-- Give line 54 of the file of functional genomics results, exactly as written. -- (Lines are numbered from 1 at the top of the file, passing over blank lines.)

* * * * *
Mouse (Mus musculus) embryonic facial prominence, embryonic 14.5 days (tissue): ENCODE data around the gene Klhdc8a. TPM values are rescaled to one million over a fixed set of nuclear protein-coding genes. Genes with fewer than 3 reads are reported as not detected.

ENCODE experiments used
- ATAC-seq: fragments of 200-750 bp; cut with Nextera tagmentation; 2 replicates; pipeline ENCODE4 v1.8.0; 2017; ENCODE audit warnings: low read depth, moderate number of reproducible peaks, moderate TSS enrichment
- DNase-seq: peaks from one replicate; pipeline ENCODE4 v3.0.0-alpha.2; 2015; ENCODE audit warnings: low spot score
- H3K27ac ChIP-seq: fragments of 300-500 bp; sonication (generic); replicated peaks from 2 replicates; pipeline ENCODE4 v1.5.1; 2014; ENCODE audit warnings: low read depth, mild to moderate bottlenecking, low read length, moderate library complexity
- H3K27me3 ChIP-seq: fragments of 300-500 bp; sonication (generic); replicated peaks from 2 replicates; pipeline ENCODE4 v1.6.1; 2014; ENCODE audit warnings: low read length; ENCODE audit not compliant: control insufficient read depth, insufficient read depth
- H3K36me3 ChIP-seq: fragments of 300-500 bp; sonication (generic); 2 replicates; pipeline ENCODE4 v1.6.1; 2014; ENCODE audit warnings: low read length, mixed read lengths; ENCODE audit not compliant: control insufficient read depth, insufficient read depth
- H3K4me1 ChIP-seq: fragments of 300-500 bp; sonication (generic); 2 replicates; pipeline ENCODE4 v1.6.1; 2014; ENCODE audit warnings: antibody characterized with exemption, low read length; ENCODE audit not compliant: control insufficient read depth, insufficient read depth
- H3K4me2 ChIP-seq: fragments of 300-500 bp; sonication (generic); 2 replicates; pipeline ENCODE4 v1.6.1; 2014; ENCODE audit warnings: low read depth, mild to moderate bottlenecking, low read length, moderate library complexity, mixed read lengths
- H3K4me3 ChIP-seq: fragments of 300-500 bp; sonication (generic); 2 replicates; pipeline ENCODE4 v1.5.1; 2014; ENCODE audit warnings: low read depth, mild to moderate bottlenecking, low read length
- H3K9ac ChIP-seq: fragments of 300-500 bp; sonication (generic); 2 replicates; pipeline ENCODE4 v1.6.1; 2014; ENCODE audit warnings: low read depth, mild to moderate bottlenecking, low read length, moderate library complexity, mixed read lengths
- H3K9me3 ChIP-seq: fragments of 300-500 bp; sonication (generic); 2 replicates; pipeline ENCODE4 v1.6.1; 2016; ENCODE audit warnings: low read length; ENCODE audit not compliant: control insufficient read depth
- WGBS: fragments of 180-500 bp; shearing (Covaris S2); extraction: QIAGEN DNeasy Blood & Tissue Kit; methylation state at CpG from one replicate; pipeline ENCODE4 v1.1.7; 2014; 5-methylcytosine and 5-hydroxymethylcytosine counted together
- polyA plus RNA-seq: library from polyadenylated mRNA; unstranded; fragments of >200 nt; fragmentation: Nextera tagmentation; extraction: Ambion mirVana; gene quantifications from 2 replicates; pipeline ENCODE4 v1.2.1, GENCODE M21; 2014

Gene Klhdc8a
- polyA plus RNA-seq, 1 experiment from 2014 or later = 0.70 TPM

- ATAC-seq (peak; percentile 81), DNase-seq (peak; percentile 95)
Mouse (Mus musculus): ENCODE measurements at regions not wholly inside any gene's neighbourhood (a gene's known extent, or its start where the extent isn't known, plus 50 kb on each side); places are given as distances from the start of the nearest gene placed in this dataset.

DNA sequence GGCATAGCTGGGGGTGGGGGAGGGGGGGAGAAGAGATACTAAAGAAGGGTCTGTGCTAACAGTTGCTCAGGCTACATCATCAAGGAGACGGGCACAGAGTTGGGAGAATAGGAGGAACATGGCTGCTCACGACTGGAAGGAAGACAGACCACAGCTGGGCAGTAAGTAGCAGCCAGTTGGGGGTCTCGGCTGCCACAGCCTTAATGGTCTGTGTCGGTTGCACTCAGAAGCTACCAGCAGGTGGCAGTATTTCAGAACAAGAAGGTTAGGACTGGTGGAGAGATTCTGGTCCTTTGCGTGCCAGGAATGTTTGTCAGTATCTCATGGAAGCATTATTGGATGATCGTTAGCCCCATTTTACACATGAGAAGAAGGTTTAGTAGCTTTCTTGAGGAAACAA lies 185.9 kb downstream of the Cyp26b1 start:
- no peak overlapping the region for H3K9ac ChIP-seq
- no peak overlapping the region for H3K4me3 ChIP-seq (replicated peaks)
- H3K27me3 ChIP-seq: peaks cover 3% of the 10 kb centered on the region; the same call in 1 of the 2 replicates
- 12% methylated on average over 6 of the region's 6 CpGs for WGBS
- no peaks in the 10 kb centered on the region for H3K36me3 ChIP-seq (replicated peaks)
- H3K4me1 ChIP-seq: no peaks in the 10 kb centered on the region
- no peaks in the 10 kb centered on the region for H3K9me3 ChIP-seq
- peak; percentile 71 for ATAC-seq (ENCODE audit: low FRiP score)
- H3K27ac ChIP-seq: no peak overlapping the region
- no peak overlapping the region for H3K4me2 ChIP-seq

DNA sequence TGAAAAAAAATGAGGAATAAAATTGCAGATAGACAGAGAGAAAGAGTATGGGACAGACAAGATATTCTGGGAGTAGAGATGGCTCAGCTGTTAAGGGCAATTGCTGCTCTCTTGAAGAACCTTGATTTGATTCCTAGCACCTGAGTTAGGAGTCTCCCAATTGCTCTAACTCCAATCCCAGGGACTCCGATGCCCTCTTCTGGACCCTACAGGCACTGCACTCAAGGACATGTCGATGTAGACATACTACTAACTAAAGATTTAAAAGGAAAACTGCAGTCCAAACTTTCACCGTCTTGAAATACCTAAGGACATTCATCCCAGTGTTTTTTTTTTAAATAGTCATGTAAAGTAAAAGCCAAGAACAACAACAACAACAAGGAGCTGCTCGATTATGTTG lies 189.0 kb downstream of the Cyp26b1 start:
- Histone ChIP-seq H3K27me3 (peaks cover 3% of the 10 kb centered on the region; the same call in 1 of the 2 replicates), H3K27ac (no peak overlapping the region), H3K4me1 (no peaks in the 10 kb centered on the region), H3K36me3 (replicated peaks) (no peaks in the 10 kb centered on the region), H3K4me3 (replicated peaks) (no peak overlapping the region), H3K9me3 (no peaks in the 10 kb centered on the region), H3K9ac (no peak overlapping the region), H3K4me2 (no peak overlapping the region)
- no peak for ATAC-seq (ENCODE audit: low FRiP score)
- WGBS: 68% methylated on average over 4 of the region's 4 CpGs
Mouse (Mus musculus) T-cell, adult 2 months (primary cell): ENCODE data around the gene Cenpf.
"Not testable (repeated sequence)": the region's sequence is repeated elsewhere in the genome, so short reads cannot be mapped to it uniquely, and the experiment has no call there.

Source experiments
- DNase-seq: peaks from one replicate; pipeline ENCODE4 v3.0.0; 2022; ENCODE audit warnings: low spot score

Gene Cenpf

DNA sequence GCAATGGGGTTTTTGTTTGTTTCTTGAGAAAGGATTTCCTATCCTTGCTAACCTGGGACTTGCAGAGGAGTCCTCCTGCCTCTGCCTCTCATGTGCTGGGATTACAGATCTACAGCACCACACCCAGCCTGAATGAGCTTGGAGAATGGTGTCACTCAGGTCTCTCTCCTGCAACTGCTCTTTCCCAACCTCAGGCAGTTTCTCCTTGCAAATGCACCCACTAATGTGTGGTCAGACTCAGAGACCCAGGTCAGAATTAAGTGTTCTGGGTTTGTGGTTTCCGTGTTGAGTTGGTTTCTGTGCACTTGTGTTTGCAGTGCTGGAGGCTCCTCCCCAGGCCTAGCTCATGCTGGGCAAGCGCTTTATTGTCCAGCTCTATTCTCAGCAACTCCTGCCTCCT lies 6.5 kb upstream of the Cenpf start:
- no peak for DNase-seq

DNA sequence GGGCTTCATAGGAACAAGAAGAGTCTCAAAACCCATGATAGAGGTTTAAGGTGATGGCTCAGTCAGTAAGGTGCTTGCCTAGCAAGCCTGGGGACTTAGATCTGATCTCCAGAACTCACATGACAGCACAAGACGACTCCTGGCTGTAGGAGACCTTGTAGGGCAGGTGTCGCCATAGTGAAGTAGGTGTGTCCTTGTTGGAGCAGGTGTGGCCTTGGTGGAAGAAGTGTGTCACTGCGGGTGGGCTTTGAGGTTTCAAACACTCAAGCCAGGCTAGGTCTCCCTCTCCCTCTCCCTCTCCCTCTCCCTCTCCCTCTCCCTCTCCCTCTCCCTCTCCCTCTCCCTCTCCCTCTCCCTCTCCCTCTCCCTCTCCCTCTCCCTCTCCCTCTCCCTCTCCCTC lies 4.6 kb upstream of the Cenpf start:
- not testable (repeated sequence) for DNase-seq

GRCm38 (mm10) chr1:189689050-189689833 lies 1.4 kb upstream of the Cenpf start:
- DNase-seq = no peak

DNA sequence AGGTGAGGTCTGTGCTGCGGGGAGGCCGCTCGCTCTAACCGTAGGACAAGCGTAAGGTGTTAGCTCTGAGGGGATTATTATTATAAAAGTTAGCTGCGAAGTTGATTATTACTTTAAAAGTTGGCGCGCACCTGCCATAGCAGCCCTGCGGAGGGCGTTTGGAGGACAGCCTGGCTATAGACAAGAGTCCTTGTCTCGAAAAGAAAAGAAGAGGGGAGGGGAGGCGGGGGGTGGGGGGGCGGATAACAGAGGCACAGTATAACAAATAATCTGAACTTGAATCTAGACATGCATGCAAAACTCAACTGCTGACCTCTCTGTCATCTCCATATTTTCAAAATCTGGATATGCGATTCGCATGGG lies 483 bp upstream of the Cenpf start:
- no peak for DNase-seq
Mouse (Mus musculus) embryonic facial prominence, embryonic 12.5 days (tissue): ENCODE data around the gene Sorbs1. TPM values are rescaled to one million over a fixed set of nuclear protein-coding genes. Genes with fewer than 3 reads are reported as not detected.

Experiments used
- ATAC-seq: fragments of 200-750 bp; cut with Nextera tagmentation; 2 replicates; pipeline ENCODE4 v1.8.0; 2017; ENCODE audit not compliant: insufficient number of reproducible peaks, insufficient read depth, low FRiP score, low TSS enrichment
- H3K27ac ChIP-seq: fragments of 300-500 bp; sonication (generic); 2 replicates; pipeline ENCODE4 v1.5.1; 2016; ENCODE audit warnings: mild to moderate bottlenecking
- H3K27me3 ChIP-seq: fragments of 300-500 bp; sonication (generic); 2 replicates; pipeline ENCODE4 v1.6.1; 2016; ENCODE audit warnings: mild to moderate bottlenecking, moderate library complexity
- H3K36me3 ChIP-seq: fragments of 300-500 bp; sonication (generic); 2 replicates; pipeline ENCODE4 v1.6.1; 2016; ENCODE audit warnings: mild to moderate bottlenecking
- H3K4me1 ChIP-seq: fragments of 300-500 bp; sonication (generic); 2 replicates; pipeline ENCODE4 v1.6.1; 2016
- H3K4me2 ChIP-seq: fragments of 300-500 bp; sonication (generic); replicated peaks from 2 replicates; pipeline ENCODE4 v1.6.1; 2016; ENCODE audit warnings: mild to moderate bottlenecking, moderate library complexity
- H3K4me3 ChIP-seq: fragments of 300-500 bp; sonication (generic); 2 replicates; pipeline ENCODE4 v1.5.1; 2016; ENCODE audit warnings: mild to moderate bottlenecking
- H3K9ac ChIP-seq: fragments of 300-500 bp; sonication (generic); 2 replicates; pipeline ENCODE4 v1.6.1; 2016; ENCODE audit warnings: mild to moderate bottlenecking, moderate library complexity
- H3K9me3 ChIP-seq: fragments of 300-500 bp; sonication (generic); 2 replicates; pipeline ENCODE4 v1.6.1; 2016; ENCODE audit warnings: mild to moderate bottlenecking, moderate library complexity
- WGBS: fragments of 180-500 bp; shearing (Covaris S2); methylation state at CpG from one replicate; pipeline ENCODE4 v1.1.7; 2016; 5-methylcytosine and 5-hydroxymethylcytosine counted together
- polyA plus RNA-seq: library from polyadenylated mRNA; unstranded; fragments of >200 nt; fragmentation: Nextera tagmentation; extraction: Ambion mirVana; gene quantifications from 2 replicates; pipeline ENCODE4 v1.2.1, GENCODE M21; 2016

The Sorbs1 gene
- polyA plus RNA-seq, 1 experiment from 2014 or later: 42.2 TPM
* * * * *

- H3K4me2 ChIP-seq: fragments of 300-500 bp; sonication (generic); replicated peaks from 2 replicates; pipeline ENCODE4 v1.6.1; 2016; ENCODE audit warnings: mild to moderate bottlenecking, moderate library complexity